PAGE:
“Bite-Size Bits of Local, National, and Global History”
“Bite-Size Bits of Local, National, and Global History”
Near Vale in Malheur County, Oregon — The American West (Northwest)

John D. Henderson

John D. Henderson Marker image. Click for full size.
By Barry Swackhamer, June 28, 2017
1. John D. Henderson Marker
Inscription. John D. Henderson was the third child of twelve born to Perman D. and Sarah (Trapp) Henderson, both originally of Tennessee. John was born December 30, 1828, in what is now part of downtown Kansas City, then farmland, where his parents had settled soon after their marriage in present Lafayette County, Missouri, on Christmas Day, 1821. Soon after the birth of their sixth child in 1835, they moved to Rush Township, Buchanan County, Missouri, where six more Henderson children were born. Nearby lived the family of James H. and Jane (Hawkins) Moody. They were originally from Kentucky where their daughter Mary Ann was born May 6, 1835. John Henderson and Mary Ann Moody, then not yet fifteen-years-old, were married January 24, 1850. The census record compiled later that year shows that John and Mary were living near his parents in the household of Newcomb J. Ireland, a millwright. John's occupation is listed as "laborer." He was twenty-one, and MaryAnn was said to be seventeen, but she was really just fifteen at the time the census was taken.
The emigration across the plains was heavy in 1852, and the Henderson family was among the many from Buchanan County going to Oregon or California. According to family tradition, soon after starting they turned around and headed home because of the cholera epidemic then raging. The Hendersons' thirteen-year-old
John D. Henderson Marker image. Click for full size.
By Barry Swackhamer, June 28, 2017
2. John D. Henderson Marker
daughter, Mary Kathrina, died May 28, 1852, when they were is Weston, Missouri. While the circumstances of the child's are unknown, her illness and eventual death may have been the reason the trip was aborted. However, the next year, on April 12, 1853, a large wagon train of some sixty wagons, captained by Perman Henderson, left Rush Township, crossed the Missouri River into Indian Territory, and headed for Oregon. The entire Henderson family, with all the surviving children, some with spouses of their own, was in the company, including John and Mary Ann Henderson.
Nothing is known of the trip across the plains except the fact that here, near the Malheur River on August 9, 1853, John Henderson died. The circumstances and cause of this death are unknown. Some have speculated that he died of "black measles" or mountain fever, diseases with similar symptoms, but there is no evidence for either. His name and date of death were inscribed on a native rock adjacent to his grave. The family went on to the Willamette Valley and settled near Wren in Benton County and later near Philomath.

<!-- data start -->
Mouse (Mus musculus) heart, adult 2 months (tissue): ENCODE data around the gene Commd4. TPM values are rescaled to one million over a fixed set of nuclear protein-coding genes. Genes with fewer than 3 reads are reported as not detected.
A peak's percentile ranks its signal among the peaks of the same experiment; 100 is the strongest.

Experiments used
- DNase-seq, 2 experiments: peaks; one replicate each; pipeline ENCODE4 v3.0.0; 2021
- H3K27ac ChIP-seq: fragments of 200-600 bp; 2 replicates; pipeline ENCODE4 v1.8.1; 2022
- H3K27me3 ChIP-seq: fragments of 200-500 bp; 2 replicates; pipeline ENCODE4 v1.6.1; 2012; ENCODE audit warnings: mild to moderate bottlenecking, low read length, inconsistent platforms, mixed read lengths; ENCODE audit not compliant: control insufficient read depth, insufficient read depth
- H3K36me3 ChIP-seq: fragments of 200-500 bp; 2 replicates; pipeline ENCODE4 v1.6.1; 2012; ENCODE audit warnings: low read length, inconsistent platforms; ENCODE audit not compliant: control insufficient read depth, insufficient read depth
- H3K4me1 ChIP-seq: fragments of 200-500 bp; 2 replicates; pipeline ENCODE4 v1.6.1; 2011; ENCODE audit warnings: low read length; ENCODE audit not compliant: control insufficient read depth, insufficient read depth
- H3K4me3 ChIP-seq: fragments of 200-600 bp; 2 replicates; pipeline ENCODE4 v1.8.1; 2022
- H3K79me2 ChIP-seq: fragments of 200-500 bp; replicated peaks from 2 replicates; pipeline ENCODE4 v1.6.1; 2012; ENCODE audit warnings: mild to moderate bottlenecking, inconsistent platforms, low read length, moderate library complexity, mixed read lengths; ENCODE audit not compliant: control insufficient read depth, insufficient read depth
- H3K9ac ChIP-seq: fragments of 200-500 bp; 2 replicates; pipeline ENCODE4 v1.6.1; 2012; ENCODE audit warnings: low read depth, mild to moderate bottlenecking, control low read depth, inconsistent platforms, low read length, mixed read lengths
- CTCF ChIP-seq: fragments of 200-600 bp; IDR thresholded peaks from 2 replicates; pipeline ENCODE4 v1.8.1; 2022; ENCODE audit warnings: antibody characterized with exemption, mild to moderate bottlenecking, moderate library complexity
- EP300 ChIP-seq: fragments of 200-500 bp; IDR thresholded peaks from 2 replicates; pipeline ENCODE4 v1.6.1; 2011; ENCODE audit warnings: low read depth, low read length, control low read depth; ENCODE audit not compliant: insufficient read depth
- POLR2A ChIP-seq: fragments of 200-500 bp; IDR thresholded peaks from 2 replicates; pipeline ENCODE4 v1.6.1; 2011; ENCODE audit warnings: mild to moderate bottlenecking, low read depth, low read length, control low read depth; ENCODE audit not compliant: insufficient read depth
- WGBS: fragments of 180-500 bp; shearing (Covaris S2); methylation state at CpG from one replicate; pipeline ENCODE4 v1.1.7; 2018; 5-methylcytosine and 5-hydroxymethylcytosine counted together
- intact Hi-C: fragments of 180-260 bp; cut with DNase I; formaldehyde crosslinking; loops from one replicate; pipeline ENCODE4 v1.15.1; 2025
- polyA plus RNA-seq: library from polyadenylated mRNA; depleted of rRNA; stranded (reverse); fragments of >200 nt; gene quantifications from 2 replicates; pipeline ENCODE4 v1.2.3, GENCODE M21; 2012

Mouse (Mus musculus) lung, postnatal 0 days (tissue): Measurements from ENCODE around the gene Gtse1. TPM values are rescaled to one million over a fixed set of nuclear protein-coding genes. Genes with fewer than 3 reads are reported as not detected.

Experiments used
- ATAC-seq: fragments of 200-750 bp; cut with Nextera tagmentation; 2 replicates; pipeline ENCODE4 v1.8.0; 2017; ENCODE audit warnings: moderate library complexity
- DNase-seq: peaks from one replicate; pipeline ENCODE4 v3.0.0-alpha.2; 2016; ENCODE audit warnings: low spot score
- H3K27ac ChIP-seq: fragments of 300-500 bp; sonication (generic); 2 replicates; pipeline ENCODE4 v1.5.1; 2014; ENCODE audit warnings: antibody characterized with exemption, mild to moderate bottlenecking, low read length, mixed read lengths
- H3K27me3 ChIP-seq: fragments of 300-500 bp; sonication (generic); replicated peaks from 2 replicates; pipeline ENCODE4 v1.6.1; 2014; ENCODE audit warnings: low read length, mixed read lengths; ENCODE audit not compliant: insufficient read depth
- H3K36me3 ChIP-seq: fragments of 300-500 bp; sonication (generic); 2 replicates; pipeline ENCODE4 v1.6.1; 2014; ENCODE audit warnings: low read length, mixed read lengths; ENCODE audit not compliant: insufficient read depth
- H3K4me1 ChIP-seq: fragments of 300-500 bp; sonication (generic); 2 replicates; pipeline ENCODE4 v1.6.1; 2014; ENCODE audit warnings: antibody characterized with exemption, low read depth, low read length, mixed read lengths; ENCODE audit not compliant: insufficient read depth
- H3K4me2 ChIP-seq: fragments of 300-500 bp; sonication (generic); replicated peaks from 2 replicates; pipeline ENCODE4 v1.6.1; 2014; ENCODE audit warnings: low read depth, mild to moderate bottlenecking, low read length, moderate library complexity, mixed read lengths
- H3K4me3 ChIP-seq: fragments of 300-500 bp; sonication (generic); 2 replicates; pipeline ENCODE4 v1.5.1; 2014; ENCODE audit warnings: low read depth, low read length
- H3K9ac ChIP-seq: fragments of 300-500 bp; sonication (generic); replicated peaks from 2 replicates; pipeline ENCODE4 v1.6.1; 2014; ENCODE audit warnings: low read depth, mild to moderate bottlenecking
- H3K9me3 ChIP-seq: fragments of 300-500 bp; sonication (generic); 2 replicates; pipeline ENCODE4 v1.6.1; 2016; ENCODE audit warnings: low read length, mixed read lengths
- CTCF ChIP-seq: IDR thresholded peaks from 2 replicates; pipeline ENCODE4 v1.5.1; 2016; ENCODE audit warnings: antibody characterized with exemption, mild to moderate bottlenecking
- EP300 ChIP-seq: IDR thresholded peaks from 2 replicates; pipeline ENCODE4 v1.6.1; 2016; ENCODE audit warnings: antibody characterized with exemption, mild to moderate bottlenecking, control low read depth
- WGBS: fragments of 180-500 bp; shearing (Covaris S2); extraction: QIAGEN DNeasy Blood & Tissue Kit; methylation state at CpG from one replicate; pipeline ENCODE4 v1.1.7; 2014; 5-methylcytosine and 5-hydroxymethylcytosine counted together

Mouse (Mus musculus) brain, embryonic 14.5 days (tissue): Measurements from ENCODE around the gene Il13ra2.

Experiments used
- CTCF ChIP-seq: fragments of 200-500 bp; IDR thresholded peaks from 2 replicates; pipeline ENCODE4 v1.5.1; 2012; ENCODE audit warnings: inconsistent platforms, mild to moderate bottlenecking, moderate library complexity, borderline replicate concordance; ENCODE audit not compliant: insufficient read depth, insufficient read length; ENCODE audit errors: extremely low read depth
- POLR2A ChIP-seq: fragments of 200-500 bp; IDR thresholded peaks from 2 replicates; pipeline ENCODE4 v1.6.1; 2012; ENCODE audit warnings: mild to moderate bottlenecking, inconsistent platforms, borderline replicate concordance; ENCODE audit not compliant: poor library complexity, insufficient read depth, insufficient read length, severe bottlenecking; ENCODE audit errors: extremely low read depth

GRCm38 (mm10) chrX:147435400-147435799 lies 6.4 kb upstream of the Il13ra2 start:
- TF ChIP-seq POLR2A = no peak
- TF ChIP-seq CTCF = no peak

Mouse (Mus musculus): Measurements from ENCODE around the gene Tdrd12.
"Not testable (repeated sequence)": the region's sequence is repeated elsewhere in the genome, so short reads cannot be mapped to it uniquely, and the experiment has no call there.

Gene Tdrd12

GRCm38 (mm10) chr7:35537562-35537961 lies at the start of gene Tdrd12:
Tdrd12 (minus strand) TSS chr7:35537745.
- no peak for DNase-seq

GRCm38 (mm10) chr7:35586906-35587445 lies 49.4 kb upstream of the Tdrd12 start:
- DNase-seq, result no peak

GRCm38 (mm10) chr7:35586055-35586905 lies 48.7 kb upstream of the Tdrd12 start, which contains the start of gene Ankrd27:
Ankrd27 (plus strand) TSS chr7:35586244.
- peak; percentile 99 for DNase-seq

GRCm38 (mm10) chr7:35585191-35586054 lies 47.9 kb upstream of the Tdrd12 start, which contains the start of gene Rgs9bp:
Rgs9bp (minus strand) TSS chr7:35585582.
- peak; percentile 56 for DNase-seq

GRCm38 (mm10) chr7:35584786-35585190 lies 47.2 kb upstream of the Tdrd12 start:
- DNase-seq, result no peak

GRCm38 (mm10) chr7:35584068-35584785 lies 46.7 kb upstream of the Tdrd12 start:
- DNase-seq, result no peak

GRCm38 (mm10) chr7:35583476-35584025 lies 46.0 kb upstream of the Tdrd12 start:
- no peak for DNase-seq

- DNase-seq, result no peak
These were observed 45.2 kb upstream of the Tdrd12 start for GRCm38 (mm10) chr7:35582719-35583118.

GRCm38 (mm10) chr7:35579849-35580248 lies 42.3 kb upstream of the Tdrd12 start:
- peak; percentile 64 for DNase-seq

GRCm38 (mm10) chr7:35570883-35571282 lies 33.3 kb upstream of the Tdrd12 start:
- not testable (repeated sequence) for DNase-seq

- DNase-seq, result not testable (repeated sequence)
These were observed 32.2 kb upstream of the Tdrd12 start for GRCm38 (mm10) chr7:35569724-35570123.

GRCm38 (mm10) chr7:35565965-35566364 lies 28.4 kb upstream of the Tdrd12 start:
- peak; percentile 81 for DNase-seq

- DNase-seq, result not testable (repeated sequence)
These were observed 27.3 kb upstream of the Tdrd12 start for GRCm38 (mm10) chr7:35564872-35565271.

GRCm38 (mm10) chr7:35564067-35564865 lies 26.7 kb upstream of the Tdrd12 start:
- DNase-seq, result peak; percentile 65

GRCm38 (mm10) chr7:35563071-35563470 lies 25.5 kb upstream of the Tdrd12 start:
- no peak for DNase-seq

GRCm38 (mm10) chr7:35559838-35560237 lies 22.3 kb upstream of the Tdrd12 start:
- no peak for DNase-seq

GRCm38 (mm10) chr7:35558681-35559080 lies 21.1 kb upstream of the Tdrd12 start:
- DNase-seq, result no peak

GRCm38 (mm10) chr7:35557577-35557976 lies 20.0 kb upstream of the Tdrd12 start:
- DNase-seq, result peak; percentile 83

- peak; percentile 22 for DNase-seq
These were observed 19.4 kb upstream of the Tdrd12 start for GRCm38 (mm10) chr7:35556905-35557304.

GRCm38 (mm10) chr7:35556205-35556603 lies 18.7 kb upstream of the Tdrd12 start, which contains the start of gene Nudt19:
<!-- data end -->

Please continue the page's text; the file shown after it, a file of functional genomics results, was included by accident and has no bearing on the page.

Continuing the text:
Mary Ann Henderson married for a second time in 1854 to Isaac B. Justice and died in 1918 while residing in Coeur d'Alene, Idaho.
Erected 2017 by Oregon-California Trails Association.
Location. 43° 58.296′ N, 117° 14.106′ W. Marker is near Vale, Oregon, in Malheur County. Marker can be reached from Sand Hollow Road near Lytle Boulevard, on the right when traveling north. Touch for map. Marker is at or near this postal address: 1601 Sand Hollow Road, Vale OR 97918, United States of America.
Other nearby markers. At least 8 other markers are within 6 miles of this marker, measured as the crow flies. Cutoff Fever (approx. 0.8 miles away); Vale Oregon Trail Kiosk (approx. 0.8 miles away); Vale (approx. one mile away); Stephen Meek's Cutoff (approx. one mile away); Under the Wagon Cover (approx. 5.2 miles away); First People of the Land (approx. 5.2 miles away); In Search of a Dream (approx. 5.2 miles away); Imagine a Day's Journey (approx. 5.2 miles away). Touch for a list and map of all markers in Vale.
More about this marker. The Henderson burial site is on an unnamed side road leading north from Sand Hollow Road.
Categories. Cemeteries & Burial SitesSettlements & Settlers
Credits. This page was last revised on August 15, 2017. This page originally submitted on August 14, 2017, by Barry Swackhamer of San Jose, California. This page has been viewed 93 times since then and 2 times this year. Photos:   1, 2. submitted on August 14, 2017, by Barry Swackhamer of San Jose, California.
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